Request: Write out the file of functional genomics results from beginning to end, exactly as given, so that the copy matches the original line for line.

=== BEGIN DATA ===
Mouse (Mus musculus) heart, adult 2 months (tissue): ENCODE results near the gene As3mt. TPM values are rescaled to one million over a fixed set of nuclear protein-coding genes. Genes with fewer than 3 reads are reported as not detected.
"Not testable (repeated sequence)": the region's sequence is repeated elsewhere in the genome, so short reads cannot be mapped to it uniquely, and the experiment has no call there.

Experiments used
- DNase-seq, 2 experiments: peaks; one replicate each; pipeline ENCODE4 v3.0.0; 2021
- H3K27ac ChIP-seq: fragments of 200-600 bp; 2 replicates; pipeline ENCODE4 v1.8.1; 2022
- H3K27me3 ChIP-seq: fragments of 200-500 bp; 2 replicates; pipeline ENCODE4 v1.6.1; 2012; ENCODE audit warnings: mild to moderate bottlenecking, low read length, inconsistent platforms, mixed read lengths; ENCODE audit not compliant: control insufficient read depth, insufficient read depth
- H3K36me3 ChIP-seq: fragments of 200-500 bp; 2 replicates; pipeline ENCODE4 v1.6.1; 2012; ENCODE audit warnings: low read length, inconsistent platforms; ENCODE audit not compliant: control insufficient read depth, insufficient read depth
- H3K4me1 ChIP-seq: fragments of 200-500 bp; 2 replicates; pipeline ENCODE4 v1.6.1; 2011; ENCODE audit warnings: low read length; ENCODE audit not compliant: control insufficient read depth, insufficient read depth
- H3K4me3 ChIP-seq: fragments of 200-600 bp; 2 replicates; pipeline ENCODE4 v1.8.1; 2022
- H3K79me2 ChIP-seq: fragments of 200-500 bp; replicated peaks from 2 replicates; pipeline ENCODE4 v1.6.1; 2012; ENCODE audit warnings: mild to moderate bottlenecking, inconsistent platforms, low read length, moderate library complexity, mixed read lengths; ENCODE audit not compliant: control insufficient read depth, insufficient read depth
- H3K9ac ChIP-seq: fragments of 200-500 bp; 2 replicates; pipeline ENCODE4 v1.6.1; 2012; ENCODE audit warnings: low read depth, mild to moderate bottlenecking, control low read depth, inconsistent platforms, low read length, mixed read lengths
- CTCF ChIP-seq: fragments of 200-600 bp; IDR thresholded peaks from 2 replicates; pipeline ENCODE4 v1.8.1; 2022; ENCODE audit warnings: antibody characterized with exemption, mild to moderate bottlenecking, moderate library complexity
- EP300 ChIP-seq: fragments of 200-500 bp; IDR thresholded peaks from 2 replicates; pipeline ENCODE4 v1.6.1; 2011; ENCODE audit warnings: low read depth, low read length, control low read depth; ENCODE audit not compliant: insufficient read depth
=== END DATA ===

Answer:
Mouse (Mus musculus) heart, adult 2 months (tissue): ENCODE results near the gene As3mt. TPM values are rescaled to one million over a fixed set of nuclear protein-coding genes. Genes with fewer than 3 reads are reported as not detected.
"Not testable (repeated sequence)": the region's sequence is repeated elsewhere in the genome, so short reads cannot be mapped to it uniquely, and the experiment has no call there.

Experiments used
- DNase-seq, 2 experiments: peaks; one replicate each; pipeline ENCODE4 v3.0.0; 2021
- H3K27ac ChIP-seq: fragments of 200-600 bp; 2 replicates; pipeline ENCODE4 v1.8.1; 2022
- H3K27me3 ChIP-seq: fragments of 200-500 bp; 2 replicates; pipeline ENCODE4 v1.6.1; 2012; ENCODE audit warnings: mild to moderate bottlenecking, low read length, inconsistent platforms, mixed read lengths; ENCODE audit not compliant: control insufficient read depth, insufficient read depth
- H3K36me3 ChIP-seq: fragments of 200-500 bp; 2 replicates; pipeline ENCODE4 v1.6.1; 2012; ENCODE audit warnings: low read length, inconsistent platforms; ENCODE audit not compliant: control insufficient read depth, insufficient read depth
- H3K4me1 ChIP-seq: fragments of 200-500 bp; 2 replicates; pipeline ENCODE4 v1.6.1; 2011; ENCODE audit warnings: low read length; ENCODE audit not compliant: control insufficient read depth, insufficient read depth
- H3K4me3 ChIP-seq: fragments of 200-600 bp; 2 replicates; pipeline ENCODE4 v1.8.1; 2022
- H3K79me2 ChIP-seq: fragments of 200-500 bp; replicated peaks from 2 replicates; pipeline ENCODE4 v1.6.1; 2012; ENCODE audit warnings: mild to moderate bottlenecking, inconsistent platforms, low read length, moderate library complexity, mixed read lengths; ENCODE audit not compliant: control insufficient read depth, insufficient read depth
- H3K9ac ChIP-seq: fragments of 200-500 bp; 2 replicates; pipeline ENCODE4 v1.6.1; 2012; ENCODE audit warnings: low read depth, mild to moderate bottlenecking, control low read depth, inconsistent platforms, low read length, mixed read lengths
- CTCF ChIP-seq: fragments of 200-600 bp; IDR thresholded peaks from 2 replicates; pipeline ENCODE4 v1.8.1; 2022; ENCODE audit warnings: antibody characterized with exemption, mild to moderate bottlenecking, moderate library complexity
- EP300 ChIP-seq: fragments of 200-500 bp; IDR thresholded peaks from 2 replicates; pipeline ENCODE4 v1.6.1; 2011; ENCODE audit warnings: low read depth, low read length, control low read depth; ENCODE audit not compliant: insufficient read depth